Later this month I will join a cadre of educational leaders from around the state at a Pennsylvania Department of Education (PDE) stakeholder session focused on re-examining educational policies in the Commonwealth. One of the key topics to be addressed is assessment practices, including the role of statewide standardized tests like the PSSAs and Keystone exams. I am hopeful that this gathering -- the first in a series of workshops and discussions on these issues -- will yield progress in eliminating high-stakes testing from our schools. Over the past few years, parents, educators and elected officials in Lower Merion School District and across the country have consistently voiced their opposition to high-stakes testing for a variety of sound educational and developmental reasons. Weeks of instructional time are lost as a result of testing. Day after day of long testing hours can impact student wellbeing and mental health. Linking teacher performance to test results increases the pressure to emphasize test prep at the expense of more meaningful learning experiences. Perhaps most importantly, many standardized assessments have proven to be of limited use in evaluation and enhancing student achievement.
The week of April 11 begins a long stretch of state testing. We begin with the Pennsylvania System of School Assessment (PSSA) and conclude with Biology Keystone Exams in late May. I have been very vocal with our legislators and community about my feelings that there are simply too many standardized tests and too much pressure put on our students to do well on these exams. For the past two years, our school performance scores have been among the top 10 in the state (among 500 school districts.) We know how to help our students achieve high scores on these tests. But at what cost?
The amount of time and worry spent on these tests is dizzying. We are stressing out our students, teachers, administrators, and parents, and I believe it is simply time to stop and do what we feel is best for our students. This year I asked our administrators and teachers to focus less on these tests and instead focus on teaching our district-wide standards for each grade level and subject, measuring progress in the classroom, and trying to provide a more relaxed atmosphere as we head into these state-mandated tests.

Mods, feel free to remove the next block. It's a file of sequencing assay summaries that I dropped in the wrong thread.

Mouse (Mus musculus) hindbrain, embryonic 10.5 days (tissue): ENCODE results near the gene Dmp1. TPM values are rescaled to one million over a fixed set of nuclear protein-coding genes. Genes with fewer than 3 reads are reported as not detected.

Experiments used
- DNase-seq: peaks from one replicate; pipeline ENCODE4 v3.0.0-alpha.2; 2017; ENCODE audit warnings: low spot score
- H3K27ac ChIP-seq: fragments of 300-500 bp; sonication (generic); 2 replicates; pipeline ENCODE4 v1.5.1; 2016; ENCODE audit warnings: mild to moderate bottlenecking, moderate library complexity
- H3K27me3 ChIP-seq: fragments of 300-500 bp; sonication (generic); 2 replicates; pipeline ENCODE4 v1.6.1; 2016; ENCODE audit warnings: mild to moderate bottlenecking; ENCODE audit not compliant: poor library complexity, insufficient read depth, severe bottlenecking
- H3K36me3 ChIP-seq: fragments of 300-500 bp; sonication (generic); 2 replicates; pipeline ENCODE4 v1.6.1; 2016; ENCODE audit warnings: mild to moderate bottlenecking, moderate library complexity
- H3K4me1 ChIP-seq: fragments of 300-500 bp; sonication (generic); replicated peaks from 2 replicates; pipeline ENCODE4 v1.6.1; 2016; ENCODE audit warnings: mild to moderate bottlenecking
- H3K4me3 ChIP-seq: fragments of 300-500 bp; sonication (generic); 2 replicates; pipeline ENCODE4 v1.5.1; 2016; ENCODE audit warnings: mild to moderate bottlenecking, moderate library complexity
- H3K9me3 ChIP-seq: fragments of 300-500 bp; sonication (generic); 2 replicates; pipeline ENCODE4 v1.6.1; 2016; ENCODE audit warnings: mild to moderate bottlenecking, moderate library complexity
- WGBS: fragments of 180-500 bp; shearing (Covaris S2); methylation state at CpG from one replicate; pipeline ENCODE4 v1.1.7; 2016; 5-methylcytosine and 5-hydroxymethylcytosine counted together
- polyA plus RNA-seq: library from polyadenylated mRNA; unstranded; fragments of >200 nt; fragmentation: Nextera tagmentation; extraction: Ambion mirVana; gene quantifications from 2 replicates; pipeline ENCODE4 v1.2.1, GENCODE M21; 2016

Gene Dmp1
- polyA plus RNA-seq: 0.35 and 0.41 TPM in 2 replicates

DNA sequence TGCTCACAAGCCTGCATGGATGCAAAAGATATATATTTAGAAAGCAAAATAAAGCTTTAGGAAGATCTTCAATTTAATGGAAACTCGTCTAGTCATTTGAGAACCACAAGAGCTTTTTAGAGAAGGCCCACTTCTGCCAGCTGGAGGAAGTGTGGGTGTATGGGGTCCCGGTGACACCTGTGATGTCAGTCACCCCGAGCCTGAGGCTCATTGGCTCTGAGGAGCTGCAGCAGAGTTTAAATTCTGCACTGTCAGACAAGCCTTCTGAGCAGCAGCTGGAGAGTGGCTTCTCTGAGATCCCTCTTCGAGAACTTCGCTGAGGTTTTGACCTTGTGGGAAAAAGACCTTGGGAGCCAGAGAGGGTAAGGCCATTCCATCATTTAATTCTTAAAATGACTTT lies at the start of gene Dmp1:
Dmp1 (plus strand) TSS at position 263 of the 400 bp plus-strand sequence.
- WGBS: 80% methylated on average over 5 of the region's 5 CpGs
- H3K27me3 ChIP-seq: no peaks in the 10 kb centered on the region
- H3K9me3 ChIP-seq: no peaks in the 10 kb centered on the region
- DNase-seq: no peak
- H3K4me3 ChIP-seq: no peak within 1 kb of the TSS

I believe our school district’s worth and the value of our students and what they’re learning should not be measured by a single test on a single day. Certainly we need tools for evaluation, but our current testing climate is simply toxic. You won’t find students in the many elite private schools in our region spending weeks taking standardized tests. Yet our students are asked to endure that in the quest to measure what they have learned.
THE SUGARY-DRINK tax proposed by Mayor Kenney, also known as the "soda tax," is controversial because it takes a greater share of the income from poor families than rich ones. And since we at the Pennsylvania Budget and Policy Center are fundamentally committed to economic justice, we are always inclined to be suspicious of taxes that do that. So it may come as a surprise that we have concluded, overall, that the sugary-drink tax proposed by the mayor is a good idea. Though the costs fall more heavily on those with low incomes, for two reasons, more of the benefit of the tax will go to low-income Philadelphians, as well. The first benefit of the tax flows from how the new revenue will be spent - on pre-K education, community schools, and parks and community recreation centers.
- 2017 President Elect (one-year term)
- 2017 Vice President (one-year term)
- 2017-19 Central Section at Large Representative – includes Regions 4, 5, 6, 9 and 12 (three-year term)
House Majority Leader Rep. Dave Reed, (717) 705-7173
Senate President Pro Tempore Sen. Joe Scarnati, (717) 787-7084
Senate Majority Leader Sen. Jake Corman, (717) 787-1377